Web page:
Today's News

  • Rain doesn’t dampen this year’s Elevation Celebration

    Matthew Ruhter raised his arms in celebration as he swallowed the last sip of a cherry slushie.

    As a chilly rain fell, he stuck out his red-stained tongue to prove that the beverage was indeed gone.

    Ruhter, 21, of Bailey was one of four people brave enough to compete in the brain-freeze challenge at the fifth annual Elevation Celebration in Conifer. Chugging an icy drink would have been tough on a warm, sunny day, but last Saturday’s persistent rain added to the challenge.

  • Biz briefs

    MVCC changes its name
    Mount Vernon Country Club has a new name: It is now Mount Vernon Canyon Club.

    The new moniker is meant to get away from the stereotype of the traditional country club, according to Paul Anderson, the club’s general manager, and it also pays tribute to its Genesee location and the beautiful views of the canyon.

  • Jeffco: ELID proposal 'not ready for primetime'

    The proposal to create the Evergreen Local Improvement District needs to be greatly reworked, such as adjusting the proposed boundaries and updating items on the service plan, county staff told Jeffco commissioners on Tuesday.

    Deputy County Manager Kate Newman and Director of Development and Transportation Jeanie Rossillon updated the commissioners on the work between staff and the Downtown Evergreen Economic District, which proposed the ELID.

  • Evergreen church hosts annual community service event

    For members of Evergreen Lutheran Church, their Sunday morning looked a little different. Instead of a sanctuary, music and a worship service, it was instead filled with cleaning gutters, pulling weeds, building ramps and doing other handiwork.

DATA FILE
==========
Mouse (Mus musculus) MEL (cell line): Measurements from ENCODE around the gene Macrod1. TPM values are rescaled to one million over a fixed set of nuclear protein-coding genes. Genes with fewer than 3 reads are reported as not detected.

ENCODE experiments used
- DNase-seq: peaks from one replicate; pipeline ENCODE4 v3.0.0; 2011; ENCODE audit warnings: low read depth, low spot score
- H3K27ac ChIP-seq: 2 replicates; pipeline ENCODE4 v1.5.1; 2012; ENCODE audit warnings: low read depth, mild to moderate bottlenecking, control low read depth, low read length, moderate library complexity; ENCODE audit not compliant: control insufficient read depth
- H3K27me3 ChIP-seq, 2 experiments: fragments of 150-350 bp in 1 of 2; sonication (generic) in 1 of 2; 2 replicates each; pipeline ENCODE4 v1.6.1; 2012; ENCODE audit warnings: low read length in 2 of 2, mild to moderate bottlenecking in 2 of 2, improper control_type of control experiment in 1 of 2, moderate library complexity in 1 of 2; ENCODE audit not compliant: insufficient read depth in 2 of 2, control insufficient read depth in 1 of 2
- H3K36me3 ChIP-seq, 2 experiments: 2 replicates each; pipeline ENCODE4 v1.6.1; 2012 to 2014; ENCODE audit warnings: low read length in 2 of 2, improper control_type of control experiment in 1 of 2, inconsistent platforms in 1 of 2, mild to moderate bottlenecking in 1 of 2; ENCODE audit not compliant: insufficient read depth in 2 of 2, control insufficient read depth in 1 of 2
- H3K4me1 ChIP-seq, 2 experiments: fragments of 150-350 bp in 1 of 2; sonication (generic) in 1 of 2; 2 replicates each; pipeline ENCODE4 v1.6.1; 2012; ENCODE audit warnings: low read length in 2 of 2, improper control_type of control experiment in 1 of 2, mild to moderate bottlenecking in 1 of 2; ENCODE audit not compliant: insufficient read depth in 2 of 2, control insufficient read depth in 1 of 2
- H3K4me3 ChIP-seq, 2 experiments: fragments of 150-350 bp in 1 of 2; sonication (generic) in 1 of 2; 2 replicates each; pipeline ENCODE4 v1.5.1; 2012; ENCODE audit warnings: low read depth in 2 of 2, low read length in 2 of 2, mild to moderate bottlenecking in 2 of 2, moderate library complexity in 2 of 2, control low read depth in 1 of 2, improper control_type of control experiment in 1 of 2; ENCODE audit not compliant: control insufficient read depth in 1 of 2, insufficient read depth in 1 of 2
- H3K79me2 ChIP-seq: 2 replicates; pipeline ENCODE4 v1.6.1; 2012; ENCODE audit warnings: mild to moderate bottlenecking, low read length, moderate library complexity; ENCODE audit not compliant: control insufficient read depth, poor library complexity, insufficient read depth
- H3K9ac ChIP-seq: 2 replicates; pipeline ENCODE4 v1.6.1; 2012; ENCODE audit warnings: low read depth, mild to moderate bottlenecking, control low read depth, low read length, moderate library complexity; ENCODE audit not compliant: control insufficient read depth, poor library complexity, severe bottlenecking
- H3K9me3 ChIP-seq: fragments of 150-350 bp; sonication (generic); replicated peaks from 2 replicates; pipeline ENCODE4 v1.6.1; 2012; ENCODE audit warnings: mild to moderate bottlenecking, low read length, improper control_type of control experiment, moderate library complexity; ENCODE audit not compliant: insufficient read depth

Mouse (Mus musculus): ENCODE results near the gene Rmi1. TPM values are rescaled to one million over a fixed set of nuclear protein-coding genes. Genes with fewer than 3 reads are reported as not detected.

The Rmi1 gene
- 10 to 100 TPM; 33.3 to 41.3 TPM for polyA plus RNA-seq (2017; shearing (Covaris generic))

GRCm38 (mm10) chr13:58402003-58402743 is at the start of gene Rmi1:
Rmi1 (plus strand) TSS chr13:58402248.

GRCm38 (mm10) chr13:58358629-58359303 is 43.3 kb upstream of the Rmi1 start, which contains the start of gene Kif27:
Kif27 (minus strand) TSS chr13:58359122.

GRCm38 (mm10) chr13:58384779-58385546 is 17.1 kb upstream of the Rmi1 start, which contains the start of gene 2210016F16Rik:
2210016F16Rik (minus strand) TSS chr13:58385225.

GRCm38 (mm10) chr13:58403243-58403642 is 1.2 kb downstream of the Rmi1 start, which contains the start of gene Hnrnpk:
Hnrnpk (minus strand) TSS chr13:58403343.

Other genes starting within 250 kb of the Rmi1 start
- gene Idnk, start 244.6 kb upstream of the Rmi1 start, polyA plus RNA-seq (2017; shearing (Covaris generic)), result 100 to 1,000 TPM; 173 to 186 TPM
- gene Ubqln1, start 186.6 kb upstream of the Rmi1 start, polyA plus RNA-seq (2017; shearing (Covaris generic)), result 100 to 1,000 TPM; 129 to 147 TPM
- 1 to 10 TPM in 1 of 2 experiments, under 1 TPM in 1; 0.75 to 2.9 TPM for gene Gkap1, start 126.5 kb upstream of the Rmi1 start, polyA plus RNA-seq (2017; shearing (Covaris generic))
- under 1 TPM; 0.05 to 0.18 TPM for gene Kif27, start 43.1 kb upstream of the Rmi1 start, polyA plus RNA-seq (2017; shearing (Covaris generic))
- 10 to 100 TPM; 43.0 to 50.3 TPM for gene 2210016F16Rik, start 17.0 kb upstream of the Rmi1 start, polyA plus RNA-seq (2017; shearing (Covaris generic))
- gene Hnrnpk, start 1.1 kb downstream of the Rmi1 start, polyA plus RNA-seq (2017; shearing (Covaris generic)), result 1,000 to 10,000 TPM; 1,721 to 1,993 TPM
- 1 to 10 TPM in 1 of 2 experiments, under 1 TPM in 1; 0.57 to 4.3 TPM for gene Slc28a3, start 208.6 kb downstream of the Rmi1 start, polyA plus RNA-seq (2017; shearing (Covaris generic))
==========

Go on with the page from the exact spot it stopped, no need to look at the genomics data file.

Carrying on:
The church hosted its second annual WorkShip Sunday morning, with about 75 people doing service projects at eight locations, including individuals’ houses and nonprofits.

  • EHS alumni reminisce about days gone by at old-timers reunion

    Evergreen High School old-timers weren’t going to let a little rain and cloudy skies keep them from having a good time.

    Many EHS alumni from classes before the 1980s gathered at Evergreen Lutheran Church on Saturday afternoon to catch up with old friends, reminisce on the days when Evergreen was very much a small mountain town and have fun. Even if they didn’t graduate the same year, or even the same decade, many said they knew the other reunion attendees through their family members who’d been in their peer group.

  • Boettcher Mansion celebrates 100 years of history

    The Boettcher Mansion on Lookout Mountain would’ve needed 100 candles, and one to grow on, when celebrating its anniversary last Thursday.

    The centennial celebration was a reunion of sorts for former residents, the mansion’s neighbors and past users who took the opportunity to walk down memory lane.

  • EPRD sees strong second quarter

    The Evergreen Park & Recreation District had a strong second quarter financially, exceeding projected revenues by more than $400,000 and below budgeted expenses by about $200,000.

    Financial controller Jason Leslie told the EPRD Board of Directors at its monthly meeting on July 25 at Buchanan Recreation Center that EPRD had a year-to-date net income of $1.2 million.

  • Dance partners jitter and jive at Evergreen Jazz Festival’s Sweet 16

    For the past 16 years, couples have been dusting off and shining up their dancing shoes to celebrate the Evergreen Jazz Festival the best way they know how — with swing, foxtrot, tango, one-step and other styles of ballroom dancing.

    This weekend, the festival offered attendees dozens of hours to jitter and jive at five dance floors across Evergreen and gave people the chance to stretch their legs to several styles of jazz.

  • Nashville mayor’s son dies in a home in Littleton

    The son of Nashville, Tennessee Mayor Megan Barry died July 29 at a private residence in the South Jeffco area.

    According to Jeffco Sheriff’s Office spokesman Mark Techmeyer, Max Barry, 22, was visiting two friends that live in the area and spent most of the day at the home before being found unresponsive that evening.

  • Formerly homeless Conifer man hopeful he gets to remain on his property

    For Clem Smith, home isn’t just where the heart is. Home has been the streets, home has been his car, home has been an RV parked at a campground or in a Walmart parking lot in any number of cities and towns across Colorado and other states. Earlier this year, home took another form when Smith used inheritance money from his late mother’s estate to purchase 11 ½ acres of land just south of Conifer with the intent to build a house of his own — the first real home he’s had as an adult.